This story was originally published by The Guardian and appears here as part of the Climate Desk collaboration.

More than 100 million Americans have been advised to stay indoors amid record-breaking heat, with experts warning that such temperatures could become the norm amid the climate crisis.

By last Wednesday as many as 107.5 million people, more than a third of the U.S. population, had been warned to stay inside as a potentially lethal combination of extreme heat and humidity settled over much of the country.

The heat wave stretched from parts of the Gulf Coast in the south to the Great Lakes in the Midwest, the National Weather Service (NWS) Prediction Center said.

More than 125 million people were also under heat alerts, including heat advisories and excessive heat warnings, CNN reported.

“This is a day where not only folks who are susceptible to heat-related illnesses, but really just about anybody that’s going to be outside for an extended period of time is at risk for heat-related illnesses,” Matt Beitscher, a NWS meteorologist based in St. Louis, told CNN.

Record high temperatures were set throughout the U.S., particularly in the southwest, prompting cities to try to find ways to cope with potentially lethal heat.

In Las Vegas, Nev., temperatures reached a high of 43 C, tying a record set in 1956. The NWS warned that temperatures could rise higher.

In Denver, Colo., temperatures passed 38 C, tying records set in 2013 for the highest temperature and the earliest day to reach that mark.

In Phoenix, Ariz., where residents increasingly struggle to cope with sweltering heat, temperatures reached 43 C for four consecutive days. In that spell, night-time temperatures never dipped below 27 C.

Over a third of #US population urged to stay indoors amid record-breaking #heat. #USWeather #ExtremeWeather #ClimateCrisis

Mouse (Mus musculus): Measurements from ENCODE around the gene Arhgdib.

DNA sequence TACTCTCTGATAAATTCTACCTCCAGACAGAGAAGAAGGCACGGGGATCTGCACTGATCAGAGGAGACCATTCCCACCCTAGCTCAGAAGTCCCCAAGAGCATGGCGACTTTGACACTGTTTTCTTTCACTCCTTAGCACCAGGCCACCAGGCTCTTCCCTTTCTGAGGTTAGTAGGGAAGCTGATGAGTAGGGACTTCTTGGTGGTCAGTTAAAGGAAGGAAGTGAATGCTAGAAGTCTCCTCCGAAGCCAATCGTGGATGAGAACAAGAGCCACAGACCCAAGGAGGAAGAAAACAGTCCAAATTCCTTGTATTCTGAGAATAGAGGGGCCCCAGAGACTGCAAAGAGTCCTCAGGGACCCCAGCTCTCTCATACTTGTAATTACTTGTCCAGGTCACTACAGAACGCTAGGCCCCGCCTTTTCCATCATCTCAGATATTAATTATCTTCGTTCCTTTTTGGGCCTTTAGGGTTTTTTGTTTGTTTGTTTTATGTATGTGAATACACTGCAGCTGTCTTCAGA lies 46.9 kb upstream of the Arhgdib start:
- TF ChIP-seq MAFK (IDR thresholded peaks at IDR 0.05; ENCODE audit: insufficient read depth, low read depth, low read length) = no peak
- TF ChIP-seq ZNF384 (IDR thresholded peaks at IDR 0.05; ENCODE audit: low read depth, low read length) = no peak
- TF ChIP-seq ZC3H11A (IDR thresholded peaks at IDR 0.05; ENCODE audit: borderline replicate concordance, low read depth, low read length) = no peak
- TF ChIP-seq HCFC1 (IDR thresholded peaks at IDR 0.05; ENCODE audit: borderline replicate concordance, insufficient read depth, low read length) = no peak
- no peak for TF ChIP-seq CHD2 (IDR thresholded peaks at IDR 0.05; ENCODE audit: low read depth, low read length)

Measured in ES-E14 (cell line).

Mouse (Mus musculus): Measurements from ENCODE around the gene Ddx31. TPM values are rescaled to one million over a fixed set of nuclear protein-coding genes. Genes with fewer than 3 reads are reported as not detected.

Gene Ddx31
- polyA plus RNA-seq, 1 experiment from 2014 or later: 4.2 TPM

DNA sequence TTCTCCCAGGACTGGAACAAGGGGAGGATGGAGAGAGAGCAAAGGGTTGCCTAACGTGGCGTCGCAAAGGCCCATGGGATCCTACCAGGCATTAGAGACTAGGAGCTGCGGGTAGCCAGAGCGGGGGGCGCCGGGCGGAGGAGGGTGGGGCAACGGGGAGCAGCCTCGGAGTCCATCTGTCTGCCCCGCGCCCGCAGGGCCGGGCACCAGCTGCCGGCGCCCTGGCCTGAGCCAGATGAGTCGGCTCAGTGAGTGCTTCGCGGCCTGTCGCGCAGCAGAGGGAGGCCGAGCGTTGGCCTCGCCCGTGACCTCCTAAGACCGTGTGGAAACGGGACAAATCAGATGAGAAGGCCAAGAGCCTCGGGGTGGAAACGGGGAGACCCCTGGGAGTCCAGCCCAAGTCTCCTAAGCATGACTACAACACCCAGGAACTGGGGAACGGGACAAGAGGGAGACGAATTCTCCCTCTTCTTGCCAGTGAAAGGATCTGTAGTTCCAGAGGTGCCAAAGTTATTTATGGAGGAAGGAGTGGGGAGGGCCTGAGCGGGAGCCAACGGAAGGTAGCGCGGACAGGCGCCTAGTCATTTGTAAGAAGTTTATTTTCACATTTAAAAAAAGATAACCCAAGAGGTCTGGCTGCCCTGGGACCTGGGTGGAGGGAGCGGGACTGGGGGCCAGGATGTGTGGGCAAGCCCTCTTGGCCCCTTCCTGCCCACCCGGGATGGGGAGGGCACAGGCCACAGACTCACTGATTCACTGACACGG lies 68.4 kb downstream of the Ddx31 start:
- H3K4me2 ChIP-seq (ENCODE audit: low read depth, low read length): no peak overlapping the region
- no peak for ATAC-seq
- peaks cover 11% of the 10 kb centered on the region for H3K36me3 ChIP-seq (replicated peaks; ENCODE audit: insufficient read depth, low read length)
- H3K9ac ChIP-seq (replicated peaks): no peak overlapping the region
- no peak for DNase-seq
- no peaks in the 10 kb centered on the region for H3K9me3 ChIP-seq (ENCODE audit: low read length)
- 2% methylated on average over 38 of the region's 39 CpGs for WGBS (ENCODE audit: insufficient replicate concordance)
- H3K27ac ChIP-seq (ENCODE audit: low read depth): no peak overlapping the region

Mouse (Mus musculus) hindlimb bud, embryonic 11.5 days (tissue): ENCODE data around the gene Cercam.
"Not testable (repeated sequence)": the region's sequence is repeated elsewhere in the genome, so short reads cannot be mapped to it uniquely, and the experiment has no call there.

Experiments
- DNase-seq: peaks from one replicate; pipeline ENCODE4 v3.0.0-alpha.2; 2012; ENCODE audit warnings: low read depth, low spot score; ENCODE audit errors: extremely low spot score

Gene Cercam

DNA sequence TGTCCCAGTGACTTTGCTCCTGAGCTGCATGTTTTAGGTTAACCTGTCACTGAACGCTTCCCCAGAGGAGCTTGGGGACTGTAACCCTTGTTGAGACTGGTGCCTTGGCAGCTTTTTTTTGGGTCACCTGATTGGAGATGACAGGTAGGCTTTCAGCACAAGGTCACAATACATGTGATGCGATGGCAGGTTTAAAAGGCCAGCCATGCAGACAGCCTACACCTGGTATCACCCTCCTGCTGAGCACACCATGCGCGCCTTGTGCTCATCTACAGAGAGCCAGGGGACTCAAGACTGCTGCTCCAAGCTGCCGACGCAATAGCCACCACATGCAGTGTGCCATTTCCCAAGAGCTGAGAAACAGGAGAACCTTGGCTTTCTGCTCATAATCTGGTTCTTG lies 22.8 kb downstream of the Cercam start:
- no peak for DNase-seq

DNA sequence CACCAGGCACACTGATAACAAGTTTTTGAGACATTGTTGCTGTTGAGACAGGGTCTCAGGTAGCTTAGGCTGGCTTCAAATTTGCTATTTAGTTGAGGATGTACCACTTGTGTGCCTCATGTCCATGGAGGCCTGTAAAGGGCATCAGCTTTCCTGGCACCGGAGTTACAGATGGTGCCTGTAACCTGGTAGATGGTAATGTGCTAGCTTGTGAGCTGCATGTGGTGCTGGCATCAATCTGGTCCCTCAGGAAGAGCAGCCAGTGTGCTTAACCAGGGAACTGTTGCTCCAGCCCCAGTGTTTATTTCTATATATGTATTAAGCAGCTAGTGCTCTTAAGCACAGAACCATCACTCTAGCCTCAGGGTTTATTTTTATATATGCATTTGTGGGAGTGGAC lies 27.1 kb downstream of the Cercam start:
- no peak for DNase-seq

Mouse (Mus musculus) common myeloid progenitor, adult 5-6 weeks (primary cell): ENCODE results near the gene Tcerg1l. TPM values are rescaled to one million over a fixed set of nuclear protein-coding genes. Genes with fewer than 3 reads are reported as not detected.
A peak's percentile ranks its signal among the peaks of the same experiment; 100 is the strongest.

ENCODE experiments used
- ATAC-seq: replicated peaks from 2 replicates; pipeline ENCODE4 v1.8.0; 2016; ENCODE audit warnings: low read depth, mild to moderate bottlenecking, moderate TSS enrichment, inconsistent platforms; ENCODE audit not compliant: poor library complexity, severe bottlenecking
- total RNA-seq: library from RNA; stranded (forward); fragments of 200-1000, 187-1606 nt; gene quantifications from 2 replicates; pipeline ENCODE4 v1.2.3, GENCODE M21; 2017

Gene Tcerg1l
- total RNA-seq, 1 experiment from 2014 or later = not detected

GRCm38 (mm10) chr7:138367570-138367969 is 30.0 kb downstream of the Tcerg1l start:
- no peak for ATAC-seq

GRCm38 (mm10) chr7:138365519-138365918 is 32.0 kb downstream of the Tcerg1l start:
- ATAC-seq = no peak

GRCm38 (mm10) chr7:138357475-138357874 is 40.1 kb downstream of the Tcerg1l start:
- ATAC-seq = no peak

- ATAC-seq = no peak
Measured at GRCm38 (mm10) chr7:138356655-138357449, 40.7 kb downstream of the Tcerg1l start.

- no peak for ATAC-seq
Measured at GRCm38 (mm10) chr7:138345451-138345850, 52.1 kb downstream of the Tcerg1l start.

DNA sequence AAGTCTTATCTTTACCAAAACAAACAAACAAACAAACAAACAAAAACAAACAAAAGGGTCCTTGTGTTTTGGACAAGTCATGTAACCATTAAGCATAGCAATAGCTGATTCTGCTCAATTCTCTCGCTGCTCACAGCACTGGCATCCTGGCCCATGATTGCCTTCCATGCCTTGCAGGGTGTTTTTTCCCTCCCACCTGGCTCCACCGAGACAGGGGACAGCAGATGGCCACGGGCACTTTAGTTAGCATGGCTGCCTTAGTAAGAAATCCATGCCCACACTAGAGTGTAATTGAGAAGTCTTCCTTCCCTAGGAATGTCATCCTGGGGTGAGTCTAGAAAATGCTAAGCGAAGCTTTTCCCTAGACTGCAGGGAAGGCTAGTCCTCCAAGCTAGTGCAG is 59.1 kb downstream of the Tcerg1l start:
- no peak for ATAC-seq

Cities in the Midwest have also struggled, with government officials racing to provide cooling options for vulnerable people.

Chicago, where three women died during a heat wave last month, opened cooling centres throughout much of the city as temperatures reached 38 C on Tuesday.

City officials said its 75 public libraries were available to residents needing to cool down amid concerns about a failure to properly protect civilians during dangerous temperatures.

Officials in Detroit, Mich., advertised cooling centres for residents as high temperatures, expected to reach 100 F, and humidity were expected to exacerbate heat-related illnesses.

In Minneapolis, at least 14 schools without air conditioning were forced to give lessons remotely as the city prepared for temperatures in the high 90s.

“We’ve had some prior heat waves this year but not as intense as this one or as long,” said NWS meteorologist Alex Tardy in a video briefing.

Warning that hotter weather will continue into mid-June, Tardy said: “These are significant temperatures and temperatures that are dangerous to everyone if you don’t take precautions.”

Scientists have repeatedly warned that recurring and intense heat waves could become the norm as the climate crisis intensifies.

Other symptoms of increasing temperatures, including wildfires and extreme flooding, have occurred in recent weeks.

Wildfires, predicted to increase by a third by 2050, have erupted across southwestern states. According to the National Interagency Fire Center, more than 2.5 million acres of land have burned this year, more than double the total last year.

In Arizona, officials have estimated that more than 24,000 acres of land had been blackened by wildfires burning in the northern part of the state. Amid a series of fires that ignited last Sunday, around 2,500 homes were evacuated and two structures damaged, said Aaron Graeser, incident commander for the blaze.

About 300 people were evacuated in California as wildfires sparked over the weekend swept a mountainous area northeast of Los Angeles, the biggest city in the state. Blazes throughout the dry region covered more than 990 acres.

Fire officials from municipal, county and state agencies gathered in Los Angeles on Friday to warn about the increasing threat of wildfires amid record temperatures and ongoing drought.

In Montana, record rain caused flooding and mudslides, forcing Yellowstone National Park, in a rare move, to temporarily close and evacuate more than 10,000 visitors.

The most severely affected area of the national park, its northern section, may remain closed for the rest of the summer, officials said.